By John Wilcockson
As the Tour de France edges closer to Paris, the sprinters get more nervous with every kilometer that passes under their wheels. Five-time sprint points winner Erik Zabel is one of those men, as for the first time in his reign he is not wearing the green jersey entering the final weekend. He trails 11 points behind Stuart O’Grady, whose consistency over the first 18 stages has given him the lead despite his not winning any stages. Zabel won two stages in the first week, and the German may have to win one of the last two stages if he is to get the better of his Australian rival.
If Zabel is to win a stage, his Telekom team will have to work especially hard to keep the race together on stages 19 and 20. And that’s something the German team may be prepared to do now that team leader Jan Ullrich has locked up second place overall. A mitigating factor though is the team’s reduced strength.
Steffen Wesemann pulled out in the Alps and Jens Heppner broke a clavicle in the mass pileup on Wednesday. Both were important riders in preparing field sprints for Zabel, while his favorite leadout man Gianmatteo Fagnini did not even start. As a result, when the team was leading out Zabel for the sprint at Montluçon on Thursday, the men riding at the front were climbers Kevin Livingston and Giuseppe Guerini -– and Ullrich. Yet even with their help Zabel finished only one place ahead of O’Grady, a difference of one point.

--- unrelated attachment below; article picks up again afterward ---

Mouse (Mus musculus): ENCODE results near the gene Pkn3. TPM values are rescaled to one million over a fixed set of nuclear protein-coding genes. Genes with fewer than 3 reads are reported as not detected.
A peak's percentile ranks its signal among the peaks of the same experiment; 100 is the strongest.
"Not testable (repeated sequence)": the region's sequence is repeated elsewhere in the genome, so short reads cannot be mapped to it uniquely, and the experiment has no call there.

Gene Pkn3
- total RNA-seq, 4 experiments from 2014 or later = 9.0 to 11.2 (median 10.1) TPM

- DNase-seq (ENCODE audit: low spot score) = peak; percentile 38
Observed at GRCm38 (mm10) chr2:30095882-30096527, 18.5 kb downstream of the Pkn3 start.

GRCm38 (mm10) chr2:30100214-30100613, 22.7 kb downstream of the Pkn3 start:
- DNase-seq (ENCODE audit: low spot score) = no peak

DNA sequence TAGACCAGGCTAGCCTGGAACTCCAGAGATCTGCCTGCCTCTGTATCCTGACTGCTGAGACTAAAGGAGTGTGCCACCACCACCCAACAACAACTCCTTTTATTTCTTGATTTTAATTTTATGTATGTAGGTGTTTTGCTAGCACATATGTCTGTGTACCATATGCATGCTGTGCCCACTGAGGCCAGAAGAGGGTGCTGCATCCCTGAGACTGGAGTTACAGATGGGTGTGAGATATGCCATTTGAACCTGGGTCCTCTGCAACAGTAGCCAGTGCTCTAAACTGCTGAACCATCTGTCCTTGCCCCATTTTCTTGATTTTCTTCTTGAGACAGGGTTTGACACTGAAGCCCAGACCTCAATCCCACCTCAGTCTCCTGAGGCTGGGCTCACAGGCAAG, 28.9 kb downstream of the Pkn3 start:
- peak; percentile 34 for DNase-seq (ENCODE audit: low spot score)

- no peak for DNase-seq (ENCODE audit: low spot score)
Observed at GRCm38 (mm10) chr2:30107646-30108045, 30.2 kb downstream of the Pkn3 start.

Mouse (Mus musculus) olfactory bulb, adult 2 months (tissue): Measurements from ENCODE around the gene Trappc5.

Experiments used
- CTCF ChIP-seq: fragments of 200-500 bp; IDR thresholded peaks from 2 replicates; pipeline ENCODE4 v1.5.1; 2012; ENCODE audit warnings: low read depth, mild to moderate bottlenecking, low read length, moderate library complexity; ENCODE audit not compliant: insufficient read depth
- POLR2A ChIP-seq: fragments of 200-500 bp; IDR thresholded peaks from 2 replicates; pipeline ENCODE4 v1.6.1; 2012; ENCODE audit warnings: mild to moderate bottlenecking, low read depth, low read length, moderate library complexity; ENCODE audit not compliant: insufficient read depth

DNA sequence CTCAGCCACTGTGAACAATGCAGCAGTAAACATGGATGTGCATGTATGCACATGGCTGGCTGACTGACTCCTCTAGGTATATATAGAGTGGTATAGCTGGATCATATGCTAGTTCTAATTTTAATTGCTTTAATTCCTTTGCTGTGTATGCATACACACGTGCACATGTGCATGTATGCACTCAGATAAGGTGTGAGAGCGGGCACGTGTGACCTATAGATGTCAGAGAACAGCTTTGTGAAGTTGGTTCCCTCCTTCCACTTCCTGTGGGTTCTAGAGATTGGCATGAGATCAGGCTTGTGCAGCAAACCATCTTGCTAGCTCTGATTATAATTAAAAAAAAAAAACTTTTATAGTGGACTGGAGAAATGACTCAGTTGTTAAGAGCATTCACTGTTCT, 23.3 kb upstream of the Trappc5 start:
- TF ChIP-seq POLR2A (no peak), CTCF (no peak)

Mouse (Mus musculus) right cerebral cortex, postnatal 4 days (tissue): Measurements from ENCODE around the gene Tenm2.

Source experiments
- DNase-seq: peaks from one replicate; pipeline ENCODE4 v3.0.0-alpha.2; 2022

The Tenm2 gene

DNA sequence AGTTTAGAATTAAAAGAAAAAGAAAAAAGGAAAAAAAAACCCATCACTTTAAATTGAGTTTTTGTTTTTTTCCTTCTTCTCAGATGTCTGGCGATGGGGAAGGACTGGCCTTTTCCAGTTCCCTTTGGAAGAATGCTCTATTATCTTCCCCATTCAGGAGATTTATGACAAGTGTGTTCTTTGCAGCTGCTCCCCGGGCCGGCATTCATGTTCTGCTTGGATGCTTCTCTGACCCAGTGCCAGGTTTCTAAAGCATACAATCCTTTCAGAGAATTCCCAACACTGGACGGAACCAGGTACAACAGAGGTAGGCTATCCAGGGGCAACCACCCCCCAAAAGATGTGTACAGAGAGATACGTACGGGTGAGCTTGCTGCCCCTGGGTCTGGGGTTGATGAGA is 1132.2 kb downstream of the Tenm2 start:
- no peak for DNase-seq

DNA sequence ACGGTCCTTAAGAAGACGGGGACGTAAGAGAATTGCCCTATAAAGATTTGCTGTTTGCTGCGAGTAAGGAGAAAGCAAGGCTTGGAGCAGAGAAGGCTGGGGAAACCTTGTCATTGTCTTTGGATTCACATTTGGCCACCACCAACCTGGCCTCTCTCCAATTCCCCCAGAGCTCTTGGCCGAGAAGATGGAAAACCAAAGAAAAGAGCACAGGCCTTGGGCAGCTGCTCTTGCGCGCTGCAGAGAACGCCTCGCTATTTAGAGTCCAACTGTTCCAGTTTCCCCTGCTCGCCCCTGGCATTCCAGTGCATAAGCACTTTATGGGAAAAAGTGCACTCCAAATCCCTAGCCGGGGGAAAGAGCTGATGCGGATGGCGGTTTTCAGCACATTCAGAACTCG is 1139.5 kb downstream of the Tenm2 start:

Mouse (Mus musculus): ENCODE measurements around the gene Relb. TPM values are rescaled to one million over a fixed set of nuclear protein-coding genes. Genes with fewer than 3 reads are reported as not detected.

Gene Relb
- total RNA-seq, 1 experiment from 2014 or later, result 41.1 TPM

For Zabel to make up his 11-point deficit he will probably have to take a stage win as the points break-down is the following: 1. 35 points; 2. 30 points; 3. 26 points; 4. 24 points; 5. 22 points; 6. 20 points; then a one-point difference for each succeeding place down to one point for 25th. In other words, if Zabel wins a stage and O’Grady takes fourth (or worse), Zabel will be the overall green-jersey winner. There are also two intermediate sprints on each day, with six, four and two points for the first three across the line.
With this in mind, Telekom would clearly like to keep the race together both Saturday and Sunday, to make up some of Zabel’s deficit on the intermediate sprints. That will be particularly difficult Saturday, as the first sprint doesn’t come until 62.5km into the short 149.5km stage from Orléans to Evry. By that point, there’s almost certain to be a breakaway group up the road on a course that uses narrow country roads until late in the stage.
Also, O’Grady’s Crédit Agricole team still has most of the men who contributed to its team time trial victory in the first week: Bobby Julich, Jens Voigt, Chris Jenner, Anthony Morin, Frédéric Bessy and Sebastien Hinault. The squad will try to get at least one rider in every break to stop Zabel having the opportunity to pick up intermediate sprint points; and the French team also has the strength to keep their green jersey leader close to the front prior to the final sprint.
The one question mark regarding O’Grady is his health. A bee stung him during Friday’s time trial, and the effects from that may blunt his sprint over the weekend. But with the incentive to become the first Australian to win the Tour green jersey and be on the Champs-Elysées podium is a huge factor. Another is the likely increase in salary he would receive when he signs an extension to his current contract with Crédit Agricole.
DETAILS OF STAGE 19: Orléans to Evry, 149.5km.Intermediate sprints at Puiseaux (62.5km) and Itteville(125.5km).One Cat. 4 climb at Gironville (87km).